Article published in The Daily Telegraph, 14 December 2023. © Richard Kemp
Speaking in the Dail yesterday, Leo Varadkar confirmed Father Christmas has been given permission to enter Irish air space from December 24 to 25 this year. Perhaps he thinks that will make amends for past misdemeanours, including his admission of pulling Santa’s beard off in a supermarket when he was five.
Although Varadkar thanked the Irish Department of Agriculture and Revenue Commissioners for allowing the necessary exemptions, if we assume the toy-laden sleigh will first touch down in Britain and Northern Ireland before flying on to the Republic, how can this be made to square with the Windsor Framework? In any case, the North Pole is not in the European Union, so the sweetmeats on board will presumably have to be labelled ‘not for EU’. I am sure we will not be witnessing any double standards from the Irish capital.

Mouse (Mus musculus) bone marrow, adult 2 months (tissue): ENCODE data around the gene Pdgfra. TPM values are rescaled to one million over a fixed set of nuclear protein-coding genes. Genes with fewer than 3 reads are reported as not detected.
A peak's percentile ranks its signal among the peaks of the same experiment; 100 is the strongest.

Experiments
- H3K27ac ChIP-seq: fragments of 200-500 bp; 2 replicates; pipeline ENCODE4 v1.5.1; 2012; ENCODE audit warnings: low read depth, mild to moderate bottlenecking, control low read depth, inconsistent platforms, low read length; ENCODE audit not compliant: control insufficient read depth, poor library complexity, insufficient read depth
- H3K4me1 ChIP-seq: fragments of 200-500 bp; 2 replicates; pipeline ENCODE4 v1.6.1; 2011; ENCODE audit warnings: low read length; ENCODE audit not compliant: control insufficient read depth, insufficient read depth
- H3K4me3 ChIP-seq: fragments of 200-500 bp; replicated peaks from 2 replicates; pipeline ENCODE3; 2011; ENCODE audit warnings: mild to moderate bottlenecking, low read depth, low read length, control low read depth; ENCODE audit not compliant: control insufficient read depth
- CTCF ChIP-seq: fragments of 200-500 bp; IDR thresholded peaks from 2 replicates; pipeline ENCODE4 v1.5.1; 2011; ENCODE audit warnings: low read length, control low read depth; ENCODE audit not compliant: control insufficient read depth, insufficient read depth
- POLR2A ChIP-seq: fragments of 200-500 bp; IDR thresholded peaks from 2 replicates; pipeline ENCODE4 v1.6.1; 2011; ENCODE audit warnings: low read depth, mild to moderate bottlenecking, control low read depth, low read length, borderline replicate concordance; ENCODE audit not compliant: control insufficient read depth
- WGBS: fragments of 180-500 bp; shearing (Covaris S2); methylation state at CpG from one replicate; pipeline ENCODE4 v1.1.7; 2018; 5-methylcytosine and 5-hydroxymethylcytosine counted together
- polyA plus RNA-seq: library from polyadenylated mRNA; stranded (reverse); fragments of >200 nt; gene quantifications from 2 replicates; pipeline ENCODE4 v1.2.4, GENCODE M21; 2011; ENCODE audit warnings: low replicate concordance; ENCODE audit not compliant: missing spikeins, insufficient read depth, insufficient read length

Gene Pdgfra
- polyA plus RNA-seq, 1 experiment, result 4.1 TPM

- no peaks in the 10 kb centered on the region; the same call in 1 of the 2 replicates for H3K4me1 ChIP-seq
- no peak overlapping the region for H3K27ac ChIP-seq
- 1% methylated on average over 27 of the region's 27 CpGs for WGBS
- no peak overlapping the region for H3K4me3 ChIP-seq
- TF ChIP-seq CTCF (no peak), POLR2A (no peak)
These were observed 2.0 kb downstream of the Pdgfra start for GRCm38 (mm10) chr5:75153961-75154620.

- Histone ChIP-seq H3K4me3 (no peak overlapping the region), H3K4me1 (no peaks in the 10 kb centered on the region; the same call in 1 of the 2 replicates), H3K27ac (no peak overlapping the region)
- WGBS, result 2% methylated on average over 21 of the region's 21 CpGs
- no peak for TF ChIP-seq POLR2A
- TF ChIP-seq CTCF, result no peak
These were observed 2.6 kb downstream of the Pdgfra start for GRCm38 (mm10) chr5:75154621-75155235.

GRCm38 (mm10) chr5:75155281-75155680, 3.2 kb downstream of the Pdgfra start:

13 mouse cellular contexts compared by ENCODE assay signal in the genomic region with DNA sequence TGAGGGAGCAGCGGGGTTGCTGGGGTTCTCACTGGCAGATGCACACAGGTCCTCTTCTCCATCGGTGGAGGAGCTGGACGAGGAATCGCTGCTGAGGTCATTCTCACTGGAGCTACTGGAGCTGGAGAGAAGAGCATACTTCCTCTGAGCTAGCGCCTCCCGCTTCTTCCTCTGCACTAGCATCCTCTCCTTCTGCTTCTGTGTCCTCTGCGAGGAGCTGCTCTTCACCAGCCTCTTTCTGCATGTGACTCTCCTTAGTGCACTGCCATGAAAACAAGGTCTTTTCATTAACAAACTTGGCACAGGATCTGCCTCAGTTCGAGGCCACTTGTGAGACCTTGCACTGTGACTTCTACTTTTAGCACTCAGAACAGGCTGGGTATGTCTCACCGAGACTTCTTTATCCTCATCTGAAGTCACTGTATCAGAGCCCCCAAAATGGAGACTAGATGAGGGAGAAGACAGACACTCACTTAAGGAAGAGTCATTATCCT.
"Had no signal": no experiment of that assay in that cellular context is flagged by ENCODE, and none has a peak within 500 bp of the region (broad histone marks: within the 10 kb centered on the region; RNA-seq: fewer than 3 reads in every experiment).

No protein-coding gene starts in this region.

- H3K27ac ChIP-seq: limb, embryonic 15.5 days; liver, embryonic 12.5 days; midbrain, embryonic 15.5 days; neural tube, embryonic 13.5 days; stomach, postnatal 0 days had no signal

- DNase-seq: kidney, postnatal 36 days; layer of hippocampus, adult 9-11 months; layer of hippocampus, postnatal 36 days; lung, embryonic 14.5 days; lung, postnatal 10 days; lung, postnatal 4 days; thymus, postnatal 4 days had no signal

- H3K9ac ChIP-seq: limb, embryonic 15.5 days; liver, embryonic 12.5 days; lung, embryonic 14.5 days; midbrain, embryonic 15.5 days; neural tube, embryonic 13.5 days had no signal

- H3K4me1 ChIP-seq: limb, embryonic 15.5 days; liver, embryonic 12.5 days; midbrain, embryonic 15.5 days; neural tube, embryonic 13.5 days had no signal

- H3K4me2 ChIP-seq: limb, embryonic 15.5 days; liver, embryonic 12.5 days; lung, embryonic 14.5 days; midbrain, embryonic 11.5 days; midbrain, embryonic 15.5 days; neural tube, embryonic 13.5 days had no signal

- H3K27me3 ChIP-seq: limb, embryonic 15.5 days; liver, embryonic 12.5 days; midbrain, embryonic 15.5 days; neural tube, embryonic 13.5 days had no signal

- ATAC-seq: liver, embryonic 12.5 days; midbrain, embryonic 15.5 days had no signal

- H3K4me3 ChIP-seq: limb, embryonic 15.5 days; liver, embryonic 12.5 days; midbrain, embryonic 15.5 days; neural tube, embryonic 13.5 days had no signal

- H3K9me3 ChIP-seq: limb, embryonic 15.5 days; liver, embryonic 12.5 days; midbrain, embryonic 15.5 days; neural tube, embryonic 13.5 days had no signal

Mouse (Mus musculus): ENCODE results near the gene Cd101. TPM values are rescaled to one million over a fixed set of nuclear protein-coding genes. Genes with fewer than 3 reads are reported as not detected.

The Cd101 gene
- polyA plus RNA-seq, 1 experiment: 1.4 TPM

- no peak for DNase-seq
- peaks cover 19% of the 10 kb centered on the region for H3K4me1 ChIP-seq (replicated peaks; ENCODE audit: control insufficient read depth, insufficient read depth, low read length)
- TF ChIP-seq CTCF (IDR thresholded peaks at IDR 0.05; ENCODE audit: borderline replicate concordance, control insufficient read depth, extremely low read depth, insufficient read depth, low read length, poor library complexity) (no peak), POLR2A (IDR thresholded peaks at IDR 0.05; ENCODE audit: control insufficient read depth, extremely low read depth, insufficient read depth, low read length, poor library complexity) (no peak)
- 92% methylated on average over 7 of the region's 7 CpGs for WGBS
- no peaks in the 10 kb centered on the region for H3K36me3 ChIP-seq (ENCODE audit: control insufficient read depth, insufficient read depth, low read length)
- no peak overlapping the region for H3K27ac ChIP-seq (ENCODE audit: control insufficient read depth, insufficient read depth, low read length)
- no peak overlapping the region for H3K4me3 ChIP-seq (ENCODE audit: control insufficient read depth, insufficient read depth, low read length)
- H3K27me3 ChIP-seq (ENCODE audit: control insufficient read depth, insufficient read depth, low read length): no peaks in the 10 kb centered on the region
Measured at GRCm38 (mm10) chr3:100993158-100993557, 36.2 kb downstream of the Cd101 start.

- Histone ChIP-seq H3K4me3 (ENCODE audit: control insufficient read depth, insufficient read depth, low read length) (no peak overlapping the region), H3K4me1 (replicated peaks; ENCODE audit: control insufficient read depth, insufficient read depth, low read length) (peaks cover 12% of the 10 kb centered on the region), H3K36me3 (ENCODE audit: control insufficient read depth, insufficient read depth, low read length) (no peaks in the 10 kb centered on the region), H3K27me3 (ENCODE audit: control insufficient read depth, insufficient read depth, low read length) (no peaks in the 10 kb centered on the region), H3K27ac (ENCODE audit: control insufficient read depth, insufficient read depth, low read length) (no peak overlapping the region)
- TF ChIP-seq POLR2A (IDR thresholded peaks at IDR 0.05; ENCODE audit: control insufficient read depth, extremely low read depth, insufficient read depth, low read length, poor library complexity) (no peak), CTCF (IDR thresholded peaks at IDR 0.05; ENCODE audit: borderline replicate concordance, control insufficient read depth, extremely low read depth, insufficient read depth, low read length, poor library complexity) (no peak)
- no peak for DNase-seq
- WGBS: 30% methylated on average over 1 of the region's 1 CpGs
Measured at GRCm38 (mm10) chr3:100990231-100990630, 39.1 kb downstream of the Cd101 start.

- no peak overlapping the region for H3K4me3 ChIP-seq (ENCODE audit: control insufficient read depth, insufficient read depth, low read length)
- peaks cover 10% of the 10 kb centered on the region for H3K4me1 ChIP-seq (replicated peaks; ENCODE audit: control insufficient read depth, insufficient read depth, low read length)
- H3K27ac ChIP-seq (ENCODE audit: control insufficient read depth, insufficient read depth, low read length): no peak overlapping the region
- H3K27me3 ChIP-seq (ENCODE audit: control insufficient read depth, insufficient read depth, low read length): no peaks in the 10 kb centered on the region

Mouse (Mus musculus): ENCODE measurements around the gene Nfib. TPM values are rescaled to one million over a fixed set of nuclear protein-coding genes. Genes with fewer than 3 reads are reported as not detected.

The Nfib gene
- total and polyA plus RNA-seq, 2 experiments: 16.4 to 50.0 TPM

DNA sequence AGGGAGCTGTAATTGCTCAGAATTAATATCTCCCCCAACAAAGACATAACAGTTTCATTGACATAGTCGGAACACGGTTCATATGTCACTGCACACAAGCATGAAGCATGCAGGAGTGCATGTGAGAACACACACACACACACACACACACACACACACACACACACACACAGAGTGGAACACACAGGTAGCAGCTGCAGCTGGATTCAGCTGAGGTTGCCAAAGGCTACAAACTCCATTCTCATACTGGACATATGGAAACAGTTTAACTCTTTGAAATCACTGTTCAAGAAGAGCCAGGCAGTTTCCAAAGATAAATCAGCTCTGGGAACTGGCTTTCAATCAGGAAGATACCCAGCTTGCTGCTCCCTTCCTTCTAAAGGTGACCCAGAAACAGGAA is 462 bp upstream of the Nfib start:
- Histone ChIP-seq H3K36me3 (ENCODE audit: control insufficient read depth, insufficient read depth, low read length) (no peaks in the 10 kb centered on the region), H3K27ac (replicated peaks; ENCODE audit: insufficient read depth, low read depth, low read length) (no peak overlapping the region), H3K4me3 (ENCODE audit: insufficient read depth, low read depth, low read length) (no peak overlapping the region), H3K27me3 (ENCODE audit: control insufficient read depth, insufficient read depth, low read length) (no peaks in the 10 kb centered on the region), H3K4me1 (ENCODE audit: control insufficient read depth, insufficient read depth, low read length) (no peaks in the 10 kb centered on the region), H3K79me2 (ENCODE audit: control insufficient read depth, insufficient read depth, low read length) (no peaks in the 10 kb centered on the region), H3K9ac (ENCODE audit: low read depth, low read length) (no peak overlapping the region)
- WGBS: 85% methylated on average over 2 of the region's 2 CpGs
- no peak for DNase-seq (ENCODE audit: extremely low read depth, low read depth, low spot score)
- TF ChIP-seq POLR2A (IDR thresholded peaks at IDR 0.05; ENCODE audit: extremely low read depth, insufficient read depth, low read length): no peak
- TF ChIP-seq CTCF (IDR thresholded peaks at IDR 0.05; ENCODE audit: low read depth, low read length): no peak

Even more seriously, I hope Varadkar has been coordinating the arrival of Santa with the RAF. After all, without an air force, Ireland is unable to monitor its own skies, far less police them. Under a once-secret defence pact between our countries that has been in place since the 1950s, the job of defending Ireland falls on the UK. British jets frequently have to get airborne to intercept Russian planes entering Irish airspace. The last thing we need is for the RAF to have to scramble on Christmas Eve to deal with an unidentified flying object over Dublin.
Our aerial assistance comes without any price tag despite Ireland being the second richest country in the EU by GDP per capita. Perhaps as a Christmas goodwill gesture, Varadkar could offer at least some reimbursement for the services of the boys in blue. But maybe that’s expecting too much from such a Scrooge-like figure, who once famously pronounced A Christmas Carol to be his least favourite seasonal movie, saying that Tiny Tim ‘should get a job’.